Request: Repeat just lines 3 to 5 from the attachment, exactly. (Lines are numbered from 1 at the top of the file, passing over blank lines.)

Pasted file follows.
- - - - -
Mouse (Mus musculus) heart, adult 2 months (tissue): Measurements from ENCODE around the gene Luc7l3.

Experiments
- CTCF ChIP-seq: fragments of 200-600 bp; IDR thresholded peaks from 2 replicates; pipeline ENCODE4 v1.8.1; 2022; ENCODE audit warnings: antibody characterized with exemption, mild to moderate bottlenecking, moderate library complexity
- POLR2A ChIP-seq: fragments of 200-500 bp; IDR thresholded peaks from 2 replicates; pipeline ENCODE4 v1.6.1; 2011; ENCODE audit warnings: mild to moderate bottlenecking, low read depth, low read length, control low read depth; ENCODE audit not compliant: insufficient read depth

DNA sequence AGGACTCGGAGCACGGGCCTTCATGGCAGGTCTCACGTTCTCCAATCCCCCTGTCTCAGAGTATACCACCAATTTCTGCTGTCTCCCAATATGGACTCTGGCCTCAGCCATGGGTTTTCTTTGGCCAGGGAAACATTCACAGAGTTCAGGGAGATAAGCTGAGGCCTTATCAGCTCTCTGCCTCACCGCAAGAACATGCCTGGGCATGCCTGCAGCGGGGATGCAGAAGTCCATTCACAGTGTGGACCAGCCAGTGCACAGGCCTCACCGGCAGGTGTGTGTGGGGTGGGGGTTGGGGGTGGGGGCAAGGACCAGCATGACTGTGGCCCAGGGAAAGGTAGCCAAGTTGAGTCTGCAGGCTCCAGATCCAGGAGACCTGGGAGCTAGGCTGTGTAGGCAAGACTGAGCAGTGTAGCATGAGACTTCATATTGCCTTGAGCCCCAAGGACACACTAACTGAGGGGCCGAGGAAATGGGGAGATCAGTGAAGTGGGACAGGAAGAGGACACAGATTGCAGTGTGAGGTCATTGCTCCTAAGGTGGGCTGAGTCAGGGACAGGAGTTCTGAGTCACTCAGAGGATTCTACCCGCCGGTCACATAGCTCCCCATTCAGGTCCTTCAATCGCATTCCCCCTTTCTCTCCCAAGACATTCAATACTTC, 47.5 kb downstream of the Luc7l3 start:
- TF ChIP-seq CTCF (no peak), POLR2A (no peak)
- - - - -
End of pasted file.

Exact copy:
- CTCF ChIP-seq: fragments of 200-600 bp; IDR thresholded peaks from 2 replicates; pipeline ENCODE4 v1.8.1; 2022; ENCODE audit warnings: antibody characterized with exemption, mild to moderate bottlenecking, moderate library complexity
- POLR2A ChIP-seq: fragments of 200-500 bp; IDR thresholded peaks from 2 replicates; pipeline ENCODE4 v1.6.1; 2011; ENCODE audit warnings: mild to moderate bottlenecking, low read depth, low read length, control low read depth; ENCODE audit not compliant: insufficient read depth

DNA sequence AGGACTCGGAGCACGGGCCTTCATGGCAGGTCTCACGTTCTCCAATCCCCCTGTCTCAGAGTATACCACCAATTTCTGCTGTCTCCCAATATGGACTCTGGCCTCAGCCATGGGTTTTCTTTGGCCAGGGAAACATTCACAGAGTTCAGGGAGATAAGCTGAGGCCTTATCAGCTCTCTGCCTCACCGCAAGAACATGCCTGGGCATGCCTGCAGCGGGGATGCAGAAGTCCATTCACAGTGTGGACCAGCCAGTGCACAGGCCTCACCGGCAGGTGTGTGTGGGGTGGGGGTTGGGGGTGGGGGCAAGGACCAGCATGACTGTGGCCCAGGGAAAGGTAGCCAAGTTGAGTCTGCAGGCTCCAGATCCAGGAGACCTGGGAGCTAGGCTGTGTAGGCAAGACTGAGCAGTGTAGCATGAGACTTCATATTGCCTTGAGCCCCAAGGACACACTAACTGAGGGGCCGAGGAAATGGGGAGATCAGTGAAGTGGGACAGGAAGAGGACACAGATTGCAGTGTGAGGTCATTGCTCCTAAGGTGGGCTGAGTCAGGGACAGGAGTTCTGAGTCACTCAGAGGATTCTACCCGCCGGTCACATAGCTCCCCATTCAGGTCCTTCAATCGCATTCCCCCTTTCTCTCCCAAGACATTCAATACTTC, 47.5 kb downstream of the Luc7l3 start: